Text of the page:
As a matter of principle, I don’t think that ACPO should be recommending any products, whether it’s anti-climb paint or security fences. The organisation is exploiting a crime-fighting monopoly, as no other organisation can offer a comparable crime prevention hallmark. Anyone unwilling to pay the fee ACPO charges for approval is automatically at a disadvantage, even if their product is a good one, even if it is a better one than those who seek ACPO approval.

Last year, I made an FOI request to ACPO to ask them about their approval of the Call Blocker – I asked what evidence had been obtained from CPR Global, whether any kind of technical assessment of the Call Blocker had been carried out, whether ACPO consulted OFCOM or the ICO (the bodies with statutory responsibility for nuisance / unsolicited marketing calls in the UK), and how much CPR Global had paid for ACPO’s approval. They delayed their response in order to consider Section 43 (the exemption that prevents disclosures causing commercial prejudice). In a bid to demonstrate their transparency, ACPO told me this in a password-protected PDF which prevented me from copying and pasting from it. When they finally responded (over a month late), they claimed that much of my request was “wide-ranging and does not appear to identify the precise recorded information that you are seeking“. However, they did seek to address several of the issues I had raised informally, indulging in that most successful of FOI techniques – answering a different question than the one the punter asked. The only thing I asked ACPO that they were willing to tell me straight is that CPR paid them £650 + VAT for the approval.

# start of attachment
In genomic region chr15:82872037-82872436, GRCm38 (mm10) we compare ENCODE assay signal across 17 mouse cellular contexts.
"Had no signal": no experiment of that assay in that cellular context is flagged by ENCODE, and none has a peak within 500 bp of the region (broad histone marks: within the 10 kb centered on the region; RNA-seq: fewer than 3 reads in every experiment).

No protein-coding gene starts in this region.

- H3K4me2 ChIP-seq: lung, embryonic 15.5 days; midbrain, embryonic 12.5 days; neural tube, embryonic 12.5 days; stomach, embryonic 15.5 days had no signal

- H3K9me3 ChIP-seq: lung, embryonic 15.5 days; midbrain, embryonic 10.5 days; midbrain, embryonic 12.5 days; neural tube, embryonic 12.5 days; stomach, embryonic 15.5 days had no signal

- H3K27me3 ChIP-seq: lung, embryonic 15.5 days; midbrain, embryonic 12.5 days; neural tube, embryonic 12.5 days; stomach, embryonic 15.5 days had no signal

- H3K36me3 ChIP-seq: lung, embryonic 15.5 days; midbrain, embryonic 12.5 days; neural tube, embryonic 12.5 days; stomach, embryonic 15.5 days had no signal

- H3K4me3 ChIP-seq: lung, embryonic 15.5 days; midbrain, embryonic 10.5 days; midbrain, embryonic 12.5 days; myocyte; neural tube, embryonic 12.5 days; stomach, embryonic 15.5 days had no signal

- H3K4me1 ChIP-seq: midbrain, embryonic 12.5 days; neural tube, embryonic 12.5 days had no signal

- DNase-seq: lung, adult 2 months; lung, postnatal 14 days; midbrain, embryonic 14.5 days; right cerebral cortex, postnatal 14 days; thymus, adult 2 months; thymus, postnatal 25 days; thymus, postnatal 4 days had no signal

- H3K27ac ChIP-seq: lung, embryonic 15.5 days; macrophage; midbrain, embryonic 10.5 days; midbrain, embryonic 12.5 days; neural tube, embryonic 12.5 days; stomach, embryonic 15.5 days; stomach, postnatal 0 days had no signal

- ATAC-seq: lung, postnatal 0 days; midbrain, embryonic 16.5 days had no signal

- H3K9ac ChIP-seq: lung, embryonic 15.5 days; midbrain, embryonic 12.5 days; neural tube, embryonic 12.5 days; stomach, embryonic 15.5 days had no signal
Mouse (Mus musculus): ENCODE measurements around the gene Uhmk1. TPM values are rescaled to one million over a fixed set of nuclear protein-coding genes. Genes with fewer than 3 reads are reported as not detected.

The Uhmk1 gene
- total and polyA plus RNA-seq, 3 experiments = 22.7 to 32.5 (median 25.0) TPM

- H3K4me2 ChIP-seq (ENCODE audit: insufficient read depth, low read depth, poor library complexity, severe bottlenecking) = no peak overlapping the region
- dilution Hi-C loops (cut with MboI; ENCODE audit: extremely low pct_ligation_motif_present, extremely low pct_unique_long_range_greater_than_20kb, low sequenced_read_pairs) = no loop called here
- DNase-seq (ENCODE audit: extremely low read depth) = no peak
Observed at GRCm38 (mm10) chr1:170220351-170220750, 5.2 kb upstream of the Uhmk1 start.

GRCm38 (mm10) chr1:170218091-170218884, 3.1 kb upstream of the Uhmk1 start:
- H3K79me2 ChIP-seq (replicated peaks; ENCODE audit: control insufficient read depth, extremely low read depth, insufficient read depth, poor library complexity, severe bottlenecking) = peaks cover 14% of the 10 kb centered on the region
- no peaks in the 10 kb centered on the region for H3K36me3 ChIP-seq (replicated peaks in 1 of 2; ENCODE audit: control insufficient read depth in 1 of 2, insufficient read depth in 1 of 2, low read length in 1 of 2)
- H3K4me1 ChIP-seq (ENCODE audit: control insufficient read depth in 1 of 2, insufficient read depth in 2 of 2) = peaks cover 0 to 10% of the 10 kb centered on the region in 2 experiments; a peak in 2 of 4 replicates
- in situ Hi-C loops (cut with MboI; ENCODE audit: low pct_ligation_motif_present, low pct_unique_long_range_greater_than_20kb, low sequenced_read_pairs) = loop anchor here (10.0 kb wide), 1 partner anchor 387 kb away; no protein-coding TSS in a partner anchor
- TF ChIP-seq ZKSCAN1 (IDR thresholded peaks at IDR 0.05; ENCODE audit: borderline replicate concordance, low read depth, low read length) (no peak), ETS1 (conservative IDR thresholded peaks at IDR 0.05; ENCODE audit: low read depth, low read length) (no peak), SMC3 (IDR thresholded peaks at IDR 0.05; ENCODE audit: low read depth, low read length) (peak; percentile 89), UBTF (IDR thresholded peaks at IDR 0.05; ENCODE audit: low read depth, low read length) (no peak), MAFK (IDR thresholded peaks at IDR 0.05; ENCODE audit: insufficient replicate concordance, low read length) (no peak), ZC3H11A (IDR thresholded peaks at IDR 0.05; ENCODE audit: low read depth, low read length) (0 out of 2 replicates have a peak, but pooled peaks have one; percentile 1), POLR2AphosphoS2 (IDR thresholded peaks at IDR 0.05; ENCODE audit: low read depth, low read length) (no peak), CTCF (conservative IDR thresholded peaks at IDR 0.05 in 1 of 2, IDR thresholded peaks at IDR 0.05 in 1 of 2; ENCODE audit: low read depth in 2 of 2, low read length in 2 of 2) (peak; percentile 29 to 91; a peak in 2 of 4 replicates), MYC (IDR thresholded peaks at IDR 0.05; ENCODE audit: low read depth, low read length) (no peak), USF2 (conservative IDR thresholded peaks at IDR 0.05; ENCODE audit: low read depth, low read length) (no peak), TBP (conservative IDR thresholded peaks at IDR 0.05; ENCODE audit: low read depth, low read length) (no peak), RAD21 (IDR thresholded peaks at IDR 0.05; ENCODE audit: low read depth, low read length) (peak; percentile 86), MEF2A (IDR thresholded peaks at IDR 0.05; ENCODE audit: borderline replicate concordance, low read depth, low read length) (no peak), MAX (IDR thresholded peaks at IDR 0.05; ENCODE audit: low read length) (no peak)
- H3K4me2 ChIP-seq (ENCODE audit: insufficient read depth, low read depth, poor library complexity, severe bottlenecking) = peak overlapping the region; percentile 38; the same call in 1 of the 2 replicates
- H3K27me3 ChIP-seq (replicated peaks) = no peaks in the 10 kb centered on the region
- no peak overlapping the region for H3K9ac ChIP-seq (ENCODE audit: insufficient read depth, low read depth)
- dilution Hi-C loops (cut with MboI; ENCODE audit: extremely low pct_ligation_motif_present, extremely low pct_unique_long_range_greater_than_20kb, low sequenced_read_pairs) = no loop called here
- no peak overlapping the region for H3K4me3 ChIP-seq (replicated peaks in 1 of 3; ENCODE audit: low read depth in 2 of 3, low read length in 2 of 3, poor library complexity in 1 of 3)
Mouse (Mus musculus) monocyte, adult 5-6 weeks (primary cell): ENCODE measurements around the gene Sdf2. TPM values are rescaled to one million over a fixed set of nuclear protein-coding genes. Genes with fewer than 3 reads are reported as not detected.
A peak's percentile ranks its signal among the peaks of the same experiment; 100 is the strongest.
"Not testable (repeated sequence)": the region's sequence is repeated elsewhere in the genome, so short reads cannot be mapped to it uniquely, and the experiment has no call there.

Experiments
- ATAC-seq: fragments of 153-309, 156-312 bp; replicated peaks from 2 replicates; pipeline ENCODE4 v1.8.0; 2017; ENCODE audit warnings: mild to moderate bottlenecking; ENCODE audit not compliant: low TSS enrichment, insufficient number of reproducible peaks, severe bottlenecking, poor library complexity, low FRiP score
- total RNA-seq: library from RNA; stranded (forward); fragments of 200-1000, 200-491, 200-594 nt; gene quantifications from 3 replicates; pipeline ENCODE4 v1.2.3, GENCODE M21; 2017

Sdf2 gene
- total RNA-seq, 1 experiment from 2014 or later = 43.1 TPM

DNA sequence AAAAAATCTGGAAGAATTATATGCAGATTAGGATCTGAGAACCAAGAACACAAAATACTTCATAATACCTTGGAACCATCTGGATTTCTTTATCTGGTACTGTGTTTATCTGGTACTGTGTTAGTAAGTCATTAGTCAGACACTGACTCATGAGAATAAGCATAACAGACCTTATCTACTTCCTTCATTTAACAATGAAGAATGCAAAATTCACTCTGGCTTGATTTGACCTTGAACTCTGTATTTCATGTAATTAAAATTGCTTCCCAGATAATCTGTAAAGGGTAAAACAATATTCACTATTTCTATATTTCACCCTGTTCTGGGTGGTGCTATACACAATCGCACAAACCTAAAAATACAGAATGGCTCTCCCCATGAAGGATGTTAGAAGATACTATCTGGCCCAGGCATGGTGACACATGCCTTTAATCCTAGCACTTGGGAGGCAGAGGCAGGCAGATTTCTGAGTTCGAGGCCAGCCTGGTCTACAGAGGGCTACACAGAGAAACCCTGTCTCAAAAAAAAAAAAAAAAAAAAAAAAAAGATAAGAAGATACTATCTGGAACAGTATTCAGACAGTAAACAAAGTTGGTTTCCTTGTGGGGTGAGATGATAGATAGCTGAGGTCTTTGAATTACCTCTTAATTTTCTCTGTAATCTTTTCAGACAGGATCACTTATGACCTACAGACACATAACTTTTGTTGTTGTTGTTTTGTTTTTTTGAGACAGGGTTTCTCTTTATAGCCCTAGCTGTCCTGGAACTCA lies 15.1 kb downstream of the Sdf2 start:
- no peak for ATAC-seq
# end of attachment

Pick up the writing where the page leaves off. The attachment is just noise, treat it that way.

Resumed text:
I asked for an internal review, which ACPO took more than 2 months to complete, and they only responded when I chased them. The internal review admitted that I had requested recorded information. They claimed that their confusion about me asking straight questions should have been resolved by asking for clarification (which would have been “do you really just want to know this?”). The sudden disappearance of commercially sensitive considerations was accounted for by the fact that information that they had considered to be in the scope of my request turned out not to be. Five months after my initial request, ACPO finally admitted that they hadn’t consulted any of the relevant bodies who work on nuisance, silent or marketing calls.